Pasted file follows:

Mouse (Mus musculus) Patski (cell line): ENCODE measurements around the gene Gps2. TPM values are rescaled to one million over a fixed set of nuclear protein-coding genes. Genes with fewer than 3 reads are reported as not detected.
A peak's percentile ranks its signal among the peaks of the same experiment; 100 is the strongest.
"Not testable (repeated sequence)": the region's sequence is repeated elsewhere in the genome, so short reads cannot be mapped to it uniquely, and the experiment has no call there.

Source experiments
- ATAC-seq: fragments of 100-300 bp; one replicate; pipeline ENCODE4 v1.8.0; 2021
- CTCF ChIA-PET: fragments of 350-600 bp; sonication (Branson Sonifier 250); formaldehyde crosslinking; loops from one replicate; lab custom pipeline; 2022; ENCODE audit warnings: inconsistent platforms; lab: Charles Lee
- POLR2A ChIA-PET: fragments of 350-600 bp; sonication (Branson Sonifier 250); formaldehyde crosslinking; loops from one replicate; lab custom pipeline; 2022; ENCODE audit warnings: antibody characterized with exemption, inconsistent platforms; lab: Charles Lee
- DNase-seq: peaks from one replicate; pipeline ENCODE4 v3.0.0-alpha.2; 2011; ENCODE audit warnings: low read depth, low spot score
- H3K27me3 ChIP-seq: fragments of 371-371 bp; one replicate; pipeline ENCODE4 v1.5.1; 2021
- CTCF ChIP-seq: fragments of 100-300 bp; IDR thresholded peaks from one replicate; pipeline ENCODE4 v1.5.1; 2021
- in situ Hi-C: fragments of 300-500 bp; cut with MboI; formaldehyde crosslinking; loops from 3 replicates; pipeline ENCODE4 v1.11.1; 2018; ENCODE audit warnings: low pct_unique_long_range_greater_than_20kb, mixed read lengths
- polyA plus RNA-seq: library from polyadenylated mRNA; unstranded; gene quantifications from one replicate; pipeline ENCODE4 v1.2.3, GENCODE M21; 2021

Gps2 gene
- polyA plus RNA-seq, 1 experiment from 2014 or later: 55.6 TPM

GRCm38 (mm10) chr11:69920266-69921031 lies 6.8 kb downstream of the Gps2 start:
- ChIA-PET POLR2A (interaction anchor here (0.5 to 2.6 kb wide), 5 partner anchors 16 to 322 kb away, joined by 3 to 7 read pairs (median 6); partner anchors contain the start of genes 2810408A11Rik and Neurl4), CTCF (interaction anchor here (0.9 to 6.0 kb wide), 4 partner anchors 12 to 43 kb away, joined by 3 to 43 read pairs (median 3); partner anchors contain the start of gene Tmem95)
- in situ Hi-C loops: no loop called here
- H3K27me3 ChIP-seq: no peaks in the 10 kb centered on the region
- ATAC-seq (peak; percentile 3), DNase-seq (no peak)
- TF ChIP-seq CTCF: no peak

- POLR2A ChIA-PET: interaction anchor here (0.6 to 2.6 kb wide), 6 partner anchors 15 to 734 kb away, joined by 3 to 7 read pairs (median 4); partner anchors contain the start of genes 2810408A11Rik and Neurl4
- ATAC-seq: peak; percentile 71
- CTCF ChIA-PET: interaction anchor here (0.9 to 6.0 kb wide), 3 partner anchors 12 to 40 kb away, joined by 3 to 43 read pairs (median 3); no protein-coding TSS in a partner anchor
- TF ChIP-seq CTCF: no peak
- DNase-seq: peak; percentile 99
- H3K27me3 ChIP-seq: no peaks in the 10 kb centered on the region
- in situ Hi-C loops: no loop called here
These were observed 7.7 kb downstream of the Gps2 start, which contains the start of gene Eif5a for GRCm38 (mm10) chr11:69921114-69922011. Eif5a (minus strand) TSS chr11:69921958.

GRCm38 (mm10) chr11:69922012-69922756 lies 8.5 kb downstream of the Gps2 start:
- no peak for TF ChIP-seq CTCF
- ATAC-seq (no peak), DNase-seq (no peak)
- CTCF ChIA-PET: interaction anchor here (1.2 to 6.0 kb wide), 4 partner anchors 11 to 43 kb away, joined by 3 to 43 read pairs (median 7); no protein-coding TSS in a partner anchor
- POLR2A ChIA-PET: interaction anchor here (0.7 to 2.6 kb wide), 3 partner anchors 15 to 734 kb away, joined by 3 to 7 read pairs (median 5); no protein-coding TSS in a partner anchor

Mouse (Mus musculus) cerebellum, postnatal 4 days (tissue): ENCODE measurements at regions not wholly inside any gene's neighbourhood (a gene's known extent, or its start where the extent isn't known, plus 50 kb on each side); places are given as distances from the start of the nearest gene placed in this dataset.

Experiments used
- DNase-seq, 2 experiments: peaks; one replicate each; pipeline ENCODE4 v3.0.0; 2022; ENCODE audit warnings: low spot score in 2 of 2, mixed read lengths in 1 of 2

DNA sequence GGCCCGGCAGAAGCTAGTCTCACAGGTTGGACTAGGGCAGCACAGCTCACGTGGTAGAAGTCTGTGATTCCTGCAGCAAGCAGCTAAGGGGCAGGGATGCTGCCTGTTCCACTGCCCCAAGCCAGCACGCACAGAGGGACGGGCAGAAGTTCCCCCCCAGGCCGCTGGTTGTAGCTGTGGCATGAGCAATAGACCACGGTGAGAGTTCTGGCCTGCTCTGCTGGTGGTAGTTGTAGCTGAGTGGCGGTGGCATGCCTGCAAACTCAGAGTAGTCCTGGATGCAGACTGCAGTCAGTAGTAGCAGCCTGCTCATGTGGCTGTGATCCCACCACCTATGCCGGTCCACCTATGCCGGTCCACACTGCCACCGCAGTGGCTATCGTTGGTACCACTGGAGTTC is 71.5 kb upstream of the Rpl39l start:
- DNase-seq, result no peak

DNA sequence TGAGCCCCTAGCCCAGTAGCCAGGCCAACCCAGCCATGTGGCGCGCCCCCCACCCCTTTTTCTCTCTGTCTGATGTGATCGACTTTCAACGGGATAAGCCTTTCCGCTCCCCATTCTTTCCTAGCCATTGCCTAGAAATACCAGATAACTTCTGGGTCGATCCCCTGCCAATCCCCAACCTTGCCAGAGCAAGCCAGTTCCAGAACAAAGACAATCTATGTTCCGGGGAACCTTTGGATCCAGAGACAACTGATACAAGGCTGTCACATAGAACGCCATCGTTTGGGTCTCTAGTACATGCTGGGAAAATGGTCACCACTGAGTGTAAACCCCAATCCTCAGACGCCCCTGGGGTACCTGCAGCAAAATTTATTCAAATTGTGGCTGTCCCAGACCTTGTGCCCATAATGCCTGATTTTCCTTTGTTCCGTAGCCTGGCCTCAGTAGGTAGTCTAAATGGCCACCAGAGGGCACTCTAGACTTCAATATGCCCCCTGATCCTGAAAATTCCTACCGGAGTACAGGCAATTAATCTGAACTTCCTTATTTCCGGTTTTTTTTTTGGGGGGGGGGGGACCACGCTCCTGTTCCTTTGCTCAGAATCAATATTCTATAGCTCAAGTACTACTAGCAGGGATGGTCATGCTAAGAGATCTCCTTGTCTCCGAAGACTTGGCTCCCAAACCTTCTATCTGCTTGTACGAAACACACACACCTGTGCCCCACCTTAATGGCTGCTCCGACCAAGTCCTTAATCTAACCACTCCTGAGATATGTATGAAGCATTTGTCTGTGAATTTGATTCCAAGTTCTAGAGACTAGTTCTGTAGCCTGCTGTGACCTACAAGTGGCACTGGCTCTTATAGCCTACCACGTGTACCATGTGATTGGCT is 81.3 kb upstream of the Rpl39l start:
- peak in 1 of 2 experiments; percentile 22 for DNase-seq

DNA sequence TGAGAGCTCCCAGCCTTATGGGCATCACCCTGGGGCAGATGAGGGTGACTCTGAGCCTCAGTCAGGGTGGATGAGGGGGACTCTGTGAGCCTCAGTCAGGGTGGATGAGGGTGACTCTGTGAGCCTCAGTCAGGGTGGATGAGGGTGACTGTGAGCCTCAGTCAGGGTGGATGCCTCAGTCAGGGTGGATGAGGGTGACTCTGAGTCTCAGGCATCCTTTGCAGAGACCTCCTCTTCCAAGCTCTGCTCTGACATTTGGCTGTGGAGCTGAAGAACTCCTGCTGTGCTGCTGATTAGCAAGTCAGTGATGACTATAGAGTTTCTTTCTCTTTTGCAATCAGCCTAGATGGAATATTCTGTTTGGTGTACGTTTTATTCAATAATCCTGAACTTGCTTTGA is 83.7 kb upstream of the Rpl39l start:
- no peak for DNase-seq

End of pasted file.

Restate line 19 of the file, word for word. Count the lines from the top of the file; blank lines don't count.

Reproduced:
- ATAC-seq (peak; percentile 3), DNase-seq (no peak)